Conflictive control like this probably shouldn’t be called “control” since some — and often all — parties to the conflict are not getting what they want; They are not able to control the variable that is in conflict. In arm wrestling, when the clasped hands are not pinned to either side of the table or the other, neither wrestler is in control; when the hands are finally pinned to one side the winning wrestler is in control and the loser is not. The same applies to warring groups; the group that currently occupies the land is in control until it is displaced by the other group. But while some or all of the parties to a conflict are not in control, the conflict itself is a result of the controlling done by the parties to the conflict. So, paradoxically, controlling can lead to the loss of control. (Marken Ch. 7, Section 7.1.6, p. 114)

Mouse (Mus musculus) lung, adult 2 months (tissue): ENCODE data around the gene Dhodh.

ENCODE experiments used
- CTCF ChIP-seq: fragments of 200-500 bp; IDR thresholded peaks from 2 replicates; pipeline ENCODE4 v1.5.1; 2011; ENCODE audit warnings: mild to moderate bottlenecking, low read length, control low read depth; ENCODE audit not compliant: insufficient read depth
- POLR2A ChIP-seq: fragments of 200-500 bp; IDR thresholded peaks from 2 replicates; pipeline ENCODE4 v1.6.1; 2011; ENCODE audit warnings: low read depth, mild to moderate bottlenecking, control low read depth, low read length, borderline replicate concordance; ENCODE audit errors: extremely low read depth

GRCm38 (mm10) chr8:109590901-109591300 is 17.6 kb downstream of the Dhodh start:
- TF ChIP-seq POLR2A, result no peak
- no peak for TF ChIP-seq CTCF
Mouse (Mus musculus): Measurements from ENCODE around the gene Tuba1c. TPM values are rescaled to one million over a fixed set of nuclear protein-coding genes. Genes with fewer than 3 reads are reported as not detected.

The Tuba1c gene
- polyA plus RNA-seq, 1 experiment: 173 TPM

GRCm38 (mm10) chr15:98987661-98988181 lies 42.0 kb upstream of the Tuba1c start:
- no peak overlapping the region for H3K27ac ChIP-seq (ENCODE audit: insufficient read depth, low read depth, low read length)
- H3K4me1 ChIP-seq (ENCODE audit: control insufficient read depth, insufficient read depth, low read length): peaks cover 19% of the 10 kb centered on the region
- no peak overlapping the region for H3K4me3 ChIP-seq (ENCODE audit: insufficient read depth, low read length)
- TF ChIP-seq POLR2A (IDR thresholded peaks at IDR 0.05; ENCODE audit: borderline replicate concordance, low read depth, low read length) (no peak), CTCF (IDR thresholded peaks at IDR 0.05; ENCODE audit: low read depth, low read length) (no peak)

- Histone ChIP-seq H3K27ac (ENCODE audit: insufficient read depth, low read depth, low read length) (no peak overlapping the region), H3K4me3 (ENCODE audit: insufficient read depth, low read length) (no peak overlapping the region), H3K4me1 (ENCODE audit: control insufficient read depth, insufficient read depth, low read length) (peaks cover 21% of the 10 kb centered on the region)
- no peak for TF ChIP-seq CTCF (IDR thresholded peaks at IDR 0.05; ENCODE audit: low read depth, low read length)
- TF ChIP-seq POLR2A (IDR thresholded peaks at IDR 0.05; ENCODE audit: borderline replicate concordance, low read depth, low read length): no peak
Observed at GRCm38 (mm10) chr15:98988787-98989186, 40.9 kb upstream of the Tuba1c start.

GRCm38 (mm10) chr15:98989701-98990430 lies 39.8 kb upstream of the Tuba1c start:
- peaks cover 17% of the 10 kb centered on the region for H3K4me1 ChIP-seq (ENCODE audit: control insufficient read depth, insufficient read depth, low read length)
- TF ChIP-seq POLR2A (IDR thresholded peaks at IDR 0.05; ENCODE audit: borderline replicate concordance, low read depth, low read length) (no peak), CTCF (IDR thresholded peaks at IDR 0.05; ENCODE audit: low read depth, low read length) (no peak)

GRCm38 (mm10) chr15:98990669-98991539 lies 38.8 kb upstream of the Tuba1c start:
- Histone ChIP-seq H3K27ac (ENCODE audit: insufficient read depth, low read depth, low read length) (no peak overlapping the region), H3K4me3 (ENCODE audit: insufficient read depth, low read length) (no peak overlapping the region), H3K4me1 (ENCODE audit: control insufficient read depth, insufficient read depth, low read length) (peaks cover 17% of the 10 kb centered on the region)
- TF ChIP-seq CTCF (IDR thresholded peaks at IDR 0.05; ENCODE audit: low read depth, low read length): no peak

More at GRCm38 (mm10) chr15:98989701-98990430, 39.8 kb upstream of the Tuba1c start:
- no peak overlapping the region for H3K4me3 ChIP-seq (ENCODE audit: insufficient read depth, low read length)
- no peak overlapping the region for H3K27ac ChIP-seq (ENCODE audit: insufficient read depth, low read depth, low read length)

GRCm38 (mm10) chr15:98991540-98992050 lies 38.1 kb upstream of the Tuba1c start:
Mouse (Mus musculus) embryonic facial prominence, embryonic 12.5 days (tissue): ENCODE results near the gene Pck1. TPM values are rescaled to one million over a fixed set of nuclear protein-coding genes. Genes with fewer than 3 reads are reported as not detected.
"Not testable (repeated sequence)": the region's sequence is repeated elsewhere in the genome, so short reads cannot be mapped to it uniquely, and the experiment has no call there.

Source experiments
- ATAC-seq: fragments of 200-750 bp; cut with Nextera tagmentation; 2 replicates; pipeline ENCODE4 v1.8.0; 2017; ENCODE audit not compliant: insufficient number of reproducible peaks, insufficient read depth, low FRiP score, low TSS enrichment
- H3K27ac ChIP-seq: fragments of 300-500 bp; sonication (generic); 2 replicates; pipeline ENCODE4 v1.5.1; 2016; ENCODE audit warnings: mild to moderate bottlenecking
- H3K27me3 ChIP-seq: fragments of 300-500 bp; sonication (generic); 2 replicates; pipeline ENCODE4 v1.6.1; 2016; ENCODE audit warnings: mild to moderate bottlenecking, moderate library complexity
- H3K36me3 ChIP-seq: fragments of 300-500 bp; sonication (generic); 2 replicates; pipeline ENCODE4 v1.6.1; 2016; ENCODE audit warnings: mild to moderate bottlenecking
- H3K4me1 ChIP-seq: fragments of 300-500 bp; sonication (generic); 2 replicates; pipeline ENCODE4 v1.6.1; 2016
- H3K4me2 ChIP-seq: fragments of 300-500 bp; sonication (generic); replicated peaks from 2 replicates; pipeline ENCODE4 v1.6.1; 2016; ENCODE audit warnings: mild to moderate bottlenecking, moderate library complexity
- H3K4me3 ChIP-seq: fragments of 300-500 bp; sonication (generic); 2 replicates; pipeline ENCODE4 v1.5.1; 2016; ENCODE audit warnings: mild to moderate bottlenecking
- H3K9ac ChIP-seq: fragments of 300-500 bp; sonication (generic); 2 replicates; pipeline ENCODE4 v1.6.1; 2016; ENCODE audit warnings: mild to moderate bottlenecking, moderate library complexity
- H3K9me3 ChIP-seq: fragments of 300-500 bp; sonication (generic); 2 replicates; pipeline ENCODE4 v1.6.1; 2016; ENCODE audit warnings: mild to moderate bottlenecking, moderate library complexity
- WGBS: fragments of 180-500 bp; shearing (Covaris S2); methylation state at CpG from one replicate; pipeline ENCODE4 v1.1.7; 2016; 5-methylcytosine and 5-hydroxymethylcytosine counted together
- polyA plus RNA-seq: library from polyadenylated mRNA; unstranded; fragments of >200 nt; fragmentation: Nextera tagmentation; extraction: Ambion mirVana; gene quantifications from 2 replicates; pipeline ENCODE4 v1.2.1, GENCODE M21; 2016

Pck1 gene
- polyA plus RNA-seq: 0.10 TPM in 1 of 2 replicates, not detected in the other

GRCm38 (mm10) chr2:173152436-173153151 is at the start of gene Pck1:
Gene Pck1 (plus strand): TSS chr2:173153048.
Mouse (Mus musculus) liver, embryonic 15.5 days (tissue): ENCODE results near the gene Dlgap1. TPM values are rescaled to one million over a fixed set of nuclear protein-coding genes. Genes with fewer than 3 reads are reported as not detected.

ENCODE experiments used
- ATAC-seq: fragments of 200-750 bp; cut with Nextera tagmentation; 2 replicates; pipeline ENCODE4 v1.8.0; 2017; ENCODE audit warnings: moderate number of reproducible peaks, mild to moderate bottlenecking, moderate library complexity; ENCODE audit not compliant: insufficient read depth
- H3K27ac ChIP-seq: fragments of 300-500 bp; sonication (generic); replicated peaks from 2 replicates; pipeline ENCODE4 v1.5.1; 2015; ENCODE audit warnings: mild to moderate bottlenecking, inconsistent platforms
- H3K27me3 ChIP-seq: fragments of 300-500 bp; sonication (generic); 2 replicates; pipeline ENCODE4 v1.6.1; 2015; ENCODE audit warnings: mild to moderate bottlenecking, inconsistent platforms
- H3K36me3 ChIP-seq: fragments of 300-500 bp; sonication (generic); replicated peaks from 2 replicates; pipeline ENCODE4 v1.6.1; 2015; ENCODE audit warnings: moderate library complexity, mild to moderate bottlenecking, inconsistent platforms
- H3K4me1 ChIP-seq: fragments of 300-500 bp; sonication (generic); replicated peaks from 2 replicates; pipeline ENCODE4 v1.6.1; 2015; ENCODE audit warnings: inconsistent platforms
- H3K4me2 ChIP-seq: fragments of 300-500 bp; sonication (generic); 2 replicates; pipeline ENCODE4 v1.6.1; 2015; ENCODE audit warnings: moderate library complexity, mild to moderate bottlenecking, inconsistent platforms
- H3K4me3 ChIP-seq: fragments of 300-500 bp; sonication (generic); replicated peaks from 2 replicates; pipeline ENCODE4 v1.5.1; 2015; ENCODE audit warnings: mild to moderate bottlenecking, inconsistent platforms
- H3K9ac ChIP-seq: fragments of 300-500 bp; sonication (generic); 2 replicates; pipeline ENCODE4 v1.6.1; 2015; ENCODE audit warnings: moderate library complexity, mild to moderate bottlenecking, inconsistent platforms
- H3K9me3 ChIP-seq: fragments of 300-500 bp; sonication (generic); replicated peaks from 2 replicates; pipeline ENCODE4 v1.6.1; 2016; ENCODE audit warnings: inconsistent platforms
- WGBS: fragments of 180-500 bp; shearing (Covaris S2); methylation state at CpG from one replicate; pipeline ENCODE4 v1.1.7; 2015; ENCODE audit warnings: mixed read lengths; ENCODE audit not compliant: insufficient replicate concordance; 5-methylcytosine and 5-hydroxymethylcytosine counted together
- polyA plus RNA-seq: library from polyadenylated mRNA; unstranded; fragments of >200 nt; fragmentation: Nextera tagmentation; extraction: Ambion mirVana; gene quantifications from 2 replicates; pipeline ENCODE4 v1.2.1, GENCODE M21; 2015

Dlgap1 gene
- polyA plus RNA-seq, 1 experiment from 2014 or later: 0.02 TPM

Say what? Control is only control when you’re winning, when you’re getting exactly what you want? What kind of control theory is that? Not the kind of control theory that I’m familiar with. As I understand it, control can never be perfect, there’s always a gap between the perception and the reference, and that error drives the control system’s output. The gap between perception and reference is an essential component of the control loop.
The dichotomous win/lose way of thinking that Rick exhibits here, it seems to me, is similar to some of the problems that Bill Powers used to warn about when trying to help control-theory newcomers to shed their assumptions based on old theoretical perspectives, which were getting in the way of understanding PCT. Bill consistently argued that control is a continuous analog process unfolding over time, rather than a digital change of state from one discrete category (like “winning” or “in control”) to another (like “losing” or “out of control”), which could happen instantaneously.